Montana Ranching, Redefined

Spurred by growing concern over beef’s environmental impact and the long-term viability of their livelihood, a cohort of Montana ranchers work to integrate ecological practices into livestock management.

Culturally, the way we think about our food has changed in recent years: now, more than ever, people want to know where their food comes from and how it was raised. Since 2011, I’ve been spending time with a group of Montana ranchers who understand what it means to raise cattle in this day and age.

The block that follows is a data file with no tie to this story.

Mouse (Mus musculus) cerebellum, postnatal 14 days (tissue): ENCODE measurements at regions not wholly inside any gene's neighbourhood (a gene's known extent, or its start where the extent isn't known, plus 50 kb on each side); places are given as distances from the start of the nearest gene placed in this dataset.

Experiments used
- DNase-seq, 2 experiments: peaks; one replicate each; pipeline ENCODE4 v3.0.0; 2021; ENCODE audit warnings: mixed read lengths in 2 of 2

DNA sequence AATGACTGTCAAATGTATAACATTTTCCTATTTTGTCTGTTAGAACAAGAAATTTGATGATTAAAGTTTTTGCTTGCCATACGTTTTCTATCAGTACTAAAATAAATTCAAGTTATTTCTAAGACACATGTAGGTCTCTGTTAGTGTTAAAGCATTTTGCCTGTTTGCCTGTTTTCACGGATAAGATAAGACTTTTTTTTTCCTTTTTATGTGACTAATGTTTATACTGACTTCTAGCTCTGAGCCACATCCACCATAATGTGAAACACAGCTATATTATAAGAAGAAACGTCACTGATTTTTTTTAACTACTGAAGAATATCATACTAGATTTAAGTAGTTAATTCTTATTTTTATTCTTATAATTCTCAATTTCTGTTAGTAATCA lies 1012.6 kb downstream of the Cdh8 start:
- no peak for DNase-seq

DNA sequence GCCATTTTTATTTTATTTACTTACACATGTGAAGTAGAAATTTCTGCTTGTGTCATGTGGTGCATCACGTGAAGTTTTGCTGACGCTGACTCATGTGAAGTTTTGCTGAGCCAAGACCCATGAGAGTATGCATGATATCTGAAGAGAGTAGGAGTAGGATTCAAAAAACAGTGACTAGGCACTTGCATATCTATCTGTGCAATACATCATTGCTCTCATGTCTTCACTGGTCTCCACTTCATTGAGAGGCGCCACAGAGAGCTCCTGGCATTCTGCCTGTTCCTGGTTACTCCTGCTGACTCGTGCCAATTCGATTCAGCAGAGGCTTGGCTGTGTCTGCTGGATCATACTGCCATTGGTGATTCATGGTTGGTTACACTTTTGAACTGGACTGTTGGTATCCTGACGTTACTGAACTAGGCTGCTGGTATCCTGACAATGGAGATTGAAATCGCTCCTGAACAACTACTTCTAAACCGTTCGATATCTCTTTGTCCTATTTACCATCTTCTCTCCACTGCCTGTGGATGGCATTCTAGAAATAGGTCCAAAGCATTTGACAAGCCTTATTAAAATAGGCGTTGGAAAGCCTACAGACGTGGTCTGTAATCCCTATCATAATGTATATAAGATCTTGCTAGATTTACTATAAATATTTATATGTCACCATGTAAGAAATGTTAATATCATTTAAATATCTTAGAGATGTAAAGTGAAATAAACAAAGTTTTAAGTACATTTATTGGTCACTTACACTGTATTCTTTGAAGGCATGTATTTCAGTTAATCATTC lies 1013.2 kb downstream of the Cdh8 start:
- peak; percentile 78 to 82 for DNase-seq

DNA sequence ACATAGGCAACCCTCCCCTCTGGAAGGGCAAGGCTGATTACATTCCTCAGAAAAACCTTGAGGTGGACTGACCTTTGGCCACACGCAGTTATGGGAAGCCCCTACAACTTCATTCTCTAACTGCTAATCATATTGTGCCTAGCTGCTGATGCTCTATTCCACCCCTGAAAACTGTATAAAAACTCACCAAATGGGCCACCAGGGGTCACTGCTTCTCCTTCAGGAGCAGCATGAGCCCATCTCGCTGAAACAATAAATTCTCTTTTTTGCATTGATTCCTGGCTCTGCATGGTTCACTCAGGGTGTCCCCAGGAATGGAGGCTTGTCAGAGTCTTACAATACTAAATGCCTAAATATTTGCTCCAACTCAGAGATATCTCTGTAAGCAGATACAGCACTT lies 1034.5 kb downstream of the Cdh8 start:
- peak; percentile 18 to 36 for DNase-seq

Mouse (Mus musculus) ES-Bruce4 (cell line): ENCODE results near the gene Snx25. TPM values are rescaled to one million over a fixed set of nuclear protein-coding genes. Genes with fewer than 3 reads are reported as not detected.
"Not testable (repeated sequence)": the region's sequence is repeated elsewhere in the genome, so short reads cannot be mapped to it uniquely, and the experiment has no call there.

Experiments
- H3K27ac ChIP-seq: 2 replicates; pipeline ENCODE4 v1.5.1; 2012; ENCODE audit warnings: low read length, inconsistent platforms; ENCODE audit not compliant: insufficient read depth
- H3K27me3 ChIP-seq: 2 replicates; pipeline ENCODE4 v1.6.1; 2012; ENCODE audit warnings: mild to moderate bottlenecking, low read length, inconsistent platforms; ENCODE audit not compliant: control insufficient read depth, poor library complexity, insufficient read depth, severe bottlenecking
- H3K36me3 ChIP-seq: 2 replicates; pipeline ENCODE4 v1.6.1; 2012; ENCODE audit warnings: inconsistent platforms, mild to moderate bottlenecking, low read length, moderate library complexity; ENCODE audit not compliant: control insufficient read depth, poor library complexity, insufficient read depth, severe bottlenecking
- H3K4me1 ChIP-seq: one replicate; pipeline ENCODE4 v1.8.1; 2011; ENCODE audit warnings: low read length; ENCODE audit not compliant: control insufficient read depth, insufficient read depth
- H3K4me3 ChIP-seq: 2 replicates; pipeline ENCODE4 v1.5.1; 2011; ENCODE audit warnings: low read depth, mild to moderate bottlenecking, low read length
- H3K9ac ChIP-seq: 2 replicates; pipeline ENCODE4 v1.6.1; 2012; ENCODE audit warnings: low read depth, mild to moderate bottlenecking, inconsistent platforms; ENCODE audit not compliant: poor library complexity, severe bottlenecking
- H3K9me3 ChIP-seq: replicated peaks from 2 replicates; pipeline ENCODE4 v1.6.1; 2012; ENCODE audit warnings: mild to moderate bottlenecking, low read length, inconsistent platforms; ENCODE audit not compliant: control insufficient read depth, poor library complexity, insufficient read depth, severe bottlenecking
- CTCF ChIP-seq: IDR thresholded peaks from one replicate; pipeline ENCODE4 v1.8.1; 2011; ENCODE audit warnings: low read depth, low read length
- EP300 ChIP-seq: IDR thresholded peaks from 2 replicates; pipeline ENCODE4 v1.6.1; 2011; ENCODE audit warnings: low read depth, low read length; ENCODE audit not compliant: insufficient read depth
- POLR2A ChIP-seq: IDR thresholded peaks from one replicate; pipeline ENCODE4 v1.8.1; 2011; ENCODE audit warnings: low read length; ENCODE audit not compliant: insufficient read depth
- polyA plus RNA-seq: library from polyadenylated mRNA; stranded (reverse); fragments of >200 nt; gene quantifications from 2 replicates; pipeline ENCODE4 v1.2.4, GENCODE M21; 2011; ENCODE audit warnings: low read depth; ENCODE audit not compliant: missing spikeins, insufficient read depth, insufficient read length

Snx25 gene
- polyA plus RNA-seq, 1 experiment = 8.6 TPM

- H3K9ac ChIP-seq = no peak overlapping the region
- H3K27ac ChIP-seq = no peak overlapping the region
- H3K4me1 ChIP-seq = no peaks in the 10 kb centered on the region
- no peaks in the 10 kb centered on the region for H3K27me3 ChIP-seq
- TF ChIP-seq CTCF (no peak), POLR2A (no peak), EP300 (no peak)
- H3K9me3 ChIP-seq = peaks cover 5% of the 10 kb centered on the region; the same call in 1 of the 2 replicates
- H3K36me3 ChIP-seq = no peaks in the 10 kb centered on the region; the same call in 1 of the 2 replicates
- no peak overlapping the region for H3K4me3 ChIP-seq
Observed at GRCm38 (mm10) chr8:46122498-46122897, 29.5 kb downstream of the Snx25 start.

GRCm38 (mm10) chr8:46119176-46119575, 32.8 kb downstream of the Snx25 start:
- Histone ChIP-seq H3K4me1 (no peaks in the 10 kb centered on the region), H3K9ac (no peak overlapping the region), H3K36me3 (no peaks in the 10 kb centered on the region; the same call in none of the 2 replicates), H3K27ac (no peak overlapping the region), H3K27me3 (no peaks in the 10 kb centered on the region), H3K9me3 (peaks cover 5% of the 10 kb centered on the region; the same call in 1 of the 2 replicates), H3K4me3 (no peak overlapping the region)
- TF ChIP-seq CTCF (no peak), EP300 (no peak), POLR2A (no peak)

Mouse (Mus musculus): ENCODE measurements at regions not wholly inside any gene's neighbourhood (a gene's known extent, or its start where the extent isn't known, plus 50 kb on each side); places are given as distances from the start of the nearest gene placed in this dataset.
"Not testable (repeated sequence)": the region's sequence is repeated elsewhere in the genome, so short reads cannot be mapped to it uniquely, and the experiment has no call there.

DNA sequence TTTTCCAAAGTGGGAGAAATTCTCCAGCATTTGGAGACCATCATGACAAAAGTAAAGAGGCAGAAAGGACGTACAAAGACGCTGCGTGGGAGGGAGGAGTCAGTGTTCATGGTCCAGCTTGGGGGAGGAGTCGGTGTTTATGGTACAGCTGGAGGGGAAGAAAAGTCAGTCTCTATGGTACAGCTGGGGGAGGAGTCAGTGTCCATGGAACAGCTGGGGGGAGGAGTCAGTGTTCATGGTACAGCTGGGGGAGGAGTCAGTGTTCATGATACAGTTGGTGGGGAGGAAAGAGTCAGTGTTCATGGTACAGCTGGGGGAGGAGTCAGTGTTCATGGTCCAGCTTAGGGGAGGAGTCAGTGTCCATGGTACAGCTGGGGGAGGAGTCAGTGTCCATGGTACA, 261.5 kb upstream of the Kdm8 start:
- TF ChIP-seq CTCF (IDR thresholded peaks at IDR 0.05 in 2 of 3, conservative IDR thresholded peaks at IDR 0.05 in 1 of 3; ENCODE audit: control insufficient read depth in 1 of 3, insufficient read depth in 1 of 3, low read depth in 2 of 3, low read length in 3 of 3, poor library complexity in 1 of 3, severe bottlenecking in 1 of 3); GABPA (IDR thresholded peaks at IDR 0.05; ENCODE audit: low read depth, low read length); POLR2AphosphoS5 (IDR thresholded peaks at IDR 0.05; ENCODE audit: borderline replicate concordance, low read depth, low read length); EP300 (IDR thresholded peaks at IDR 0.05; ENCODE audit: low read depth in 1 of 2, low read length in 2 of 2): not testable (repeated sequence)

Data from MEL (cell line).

These ranchers profoundly love their work. They’ve sought to balance the needs of their livelihood with reverence for the land and respect for the animals. By mimicking the behaviors of wild herbivores (calving in the spring and intensely grazing an area for a brief period before moving on), this integrative conservation effort preserves the integrity of the land. It benefits both people and wildlife.

Resilience, inventiveness and adaptability are not foreign concepts to these ranchers, nor is living at the boundary of a venerable wilderness. Yet, their practices reveal a deeper story—one with layered realities during changing times.

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